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Becoming an Informed Parent- How to Navigate Child Development

Informed Parenting

 

Understanding the Importance of Development Throughout Childhood

 

 

 

Child development is complicated and messy. Children go through positive and negative stages of development, and these stages are usually not smooth or linear. It is common for children to master certain tasks and abilities, only to temporarily lose those skills as they continue down the path to maturity. Once more growth and maturity has been obtained, the skills return and are usually stronger than before. When it comes to child development, patience and understanding are key.

 

Children naturally cycle through phases of ups and downs as their bodies and brains are developing. Parents that are knowledgeable of child development are what we refer to as informed parents, because they use this information to adapt their parenting styles and approaches based on the child’s current developmental level.

 

There are times in a child’s life when it is necessary for parents to be strict and firm. There are other times where flexibility and the ability to brush things off are necessary (for the parent’s sanity and the child’s). Some phases of child development are smooth and peaceful, and require little discipline from parents as children in these phases usually behave in a way that is acceptable and pleasing to parents. Typical ages for this behavior is 2yrs, 3yrs, 5yrs, and 10yrs.

 

There are other ages in development in which children are at odds within themselves and in the environment, and their behavior is usually described as rigid, demanding, undesirable, insecure, worrisome, or fearful. These ages are typically those of 2 ½, 3 ½, 5 ½, and 9.

 

Informed parents are able to acknowledge their child’s developmental stage, rather than merely his or her chronological age, and respond accordingly. Parents of a pleasing 5 year old are able to get along well with their child, give verbal commands that are usually followed right away (as 5 year olds desire to please parents), and are able to delight in their child. Parents of children this age are able to provide their child with choices, expect a little more from them, and use firmness in limit setting. These parents understand that a child in a smooth phase of development is able to control his or her body, and is able to follow directions more easily.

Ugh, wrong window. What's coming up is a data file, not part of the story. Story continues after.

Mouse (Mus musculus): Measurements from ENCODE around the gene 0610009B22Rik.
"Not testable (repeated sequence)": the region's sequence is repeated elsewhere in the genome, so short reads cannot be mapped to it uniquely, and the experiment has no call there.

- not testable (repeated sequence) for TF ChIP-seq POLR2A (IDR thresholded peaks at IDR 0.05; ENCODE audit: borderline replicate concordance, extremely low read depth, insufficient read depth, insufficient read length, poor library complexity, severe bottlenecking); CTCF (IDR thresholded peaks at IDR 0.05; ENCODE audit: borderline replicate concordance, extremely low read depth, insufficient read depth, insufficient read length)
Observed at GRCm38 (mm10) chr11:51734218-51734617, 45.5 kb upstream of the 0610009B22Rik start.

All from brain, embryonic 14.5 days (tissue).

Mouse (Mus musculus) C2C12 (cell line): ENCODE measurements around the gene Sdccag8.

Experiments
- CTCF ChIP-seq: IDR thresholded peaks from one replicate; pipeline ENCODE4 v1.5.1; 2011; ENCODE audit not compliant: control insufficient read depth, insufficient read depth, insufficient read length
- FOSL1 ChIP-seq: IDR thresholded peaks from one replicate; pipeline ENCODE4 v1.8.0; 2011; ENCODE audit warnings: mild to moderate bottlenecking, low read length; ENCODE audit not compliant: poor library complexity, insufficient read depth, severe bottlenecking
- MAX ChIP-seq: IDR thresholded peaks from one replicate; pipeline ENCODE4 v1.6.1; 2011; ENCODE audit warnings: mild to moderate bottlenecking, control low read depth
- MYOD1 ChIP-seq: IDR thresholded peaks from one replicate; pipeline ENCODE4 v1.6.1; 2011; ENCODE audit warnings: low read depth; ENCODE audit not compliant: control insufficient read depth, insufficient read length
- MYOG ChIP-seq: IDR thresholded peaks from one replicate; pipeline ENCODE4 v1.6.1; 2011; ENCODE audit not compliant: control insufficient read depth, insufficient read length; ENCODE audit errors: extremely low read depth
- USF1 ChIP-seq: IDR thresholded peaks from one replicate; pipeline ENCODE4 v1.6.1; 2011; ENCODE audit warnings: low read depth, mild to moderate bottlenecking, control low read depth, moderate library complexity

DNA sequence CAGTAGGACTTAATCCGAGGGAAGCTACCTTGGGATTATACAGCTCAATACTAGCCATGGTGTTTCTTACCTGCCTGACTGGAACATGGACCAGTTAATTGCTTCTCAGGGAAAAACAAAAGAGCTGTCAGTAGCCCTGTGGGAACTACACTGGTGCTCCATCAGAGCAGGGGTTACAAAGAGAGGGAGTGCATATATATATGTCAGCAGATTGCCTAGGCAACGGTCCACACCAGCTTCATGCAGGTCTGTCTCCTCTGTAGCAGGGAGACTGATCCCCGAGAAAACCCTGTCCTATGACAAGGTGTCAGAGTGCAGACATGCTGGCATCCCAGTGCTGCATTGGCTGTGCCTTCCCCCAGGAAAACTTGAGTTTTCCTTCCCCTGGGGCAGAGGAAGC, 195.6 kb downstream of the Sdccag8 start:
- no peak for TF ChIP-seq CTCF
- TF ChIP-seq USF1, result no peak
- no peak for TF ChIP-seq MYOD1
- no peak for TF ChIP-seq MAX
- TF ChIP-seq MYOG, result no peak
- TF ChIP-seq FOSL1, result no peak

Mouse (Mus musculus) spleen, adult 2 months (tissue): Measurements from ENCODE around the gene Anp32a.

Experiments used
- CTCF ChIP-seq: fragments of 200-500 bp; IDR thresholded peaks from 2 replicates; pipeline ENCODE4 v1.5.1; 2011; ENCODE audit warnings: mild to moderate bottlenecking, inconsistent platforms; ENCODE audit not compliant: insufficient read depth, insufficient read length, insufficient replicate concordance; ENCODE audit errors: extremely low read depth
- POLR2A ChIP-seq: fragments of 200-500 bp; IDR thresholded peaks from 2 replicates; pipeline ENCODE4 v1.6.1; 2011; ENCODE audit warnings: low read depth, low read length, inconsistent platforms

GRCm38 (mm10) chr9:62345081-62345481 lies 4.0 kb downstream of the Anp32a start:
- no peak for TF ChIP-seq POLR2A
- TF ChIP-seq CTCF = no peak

Informed parents also know that flexibility and creativity is needed when children are in the breaking up phases of development, usually around the ½ year marks in young ages. Informed parents of a 4 ½ year old understand the developmental need for their child to be active, and are able to provide their child with multiple outlets and opportunities for movement. These parents also understand that the 4 ½ year old is insecure and in self-protective mode, and the onset of lying at this age is seen with understanding and empathy as it is the result of the child trying to protect his or her self and sense of identity of a good kid.

 

Based on a child’s developmental age, parents are able to adapt expectations and set up the environment for the child to succeed. Having difficulty with your 2 ½ year old not following directions? Set it up to where they don’t have a choice. Do not ask questions and give the opportunity for a child to say No, if you are wanting a Yes. Simply telling a child at this age what is going to happen next is a more effective approach than asking if they are ready to do something. Baby gates and door locks are wonderful for parents of children this age. Removing valuables or anything the child is not allowed to play with is more effective than telling the child not to do something, as verbal commands at this stage are ineffective.

 

Does your 3 ½ year old constantly ask if you love her? Most likely she is struggling with great insecurity that is typical of this age. Constant reassurance, patience, and love will help her gain growth and maturity and help her advance to become a more secure and confident 4 year old.

 

When parents are informed regarding child development and typical behaviors at each of these phases, they are able to adapt parenting methods and expectations of behavior. What your child is able to accomplish and do on his or her own varies from age to age, and your expectations must adapt as well. By being flexible and adapting to your child’s level of development, you are helping them to attain the skills necessary to move to the next phase.

 

 

 

Need help understanding your child’s current developmental level, or having trouble defining reasonable expectations for their age? Contact our office and speak with an informed play therapist who can help you adapt to your child and find solutions that work for the whole family. (469) 665-9416 or info@headfirstdallas.com

 

 

 

References:

The Gesell Institute (www.gesellinstitute.org)

 

 

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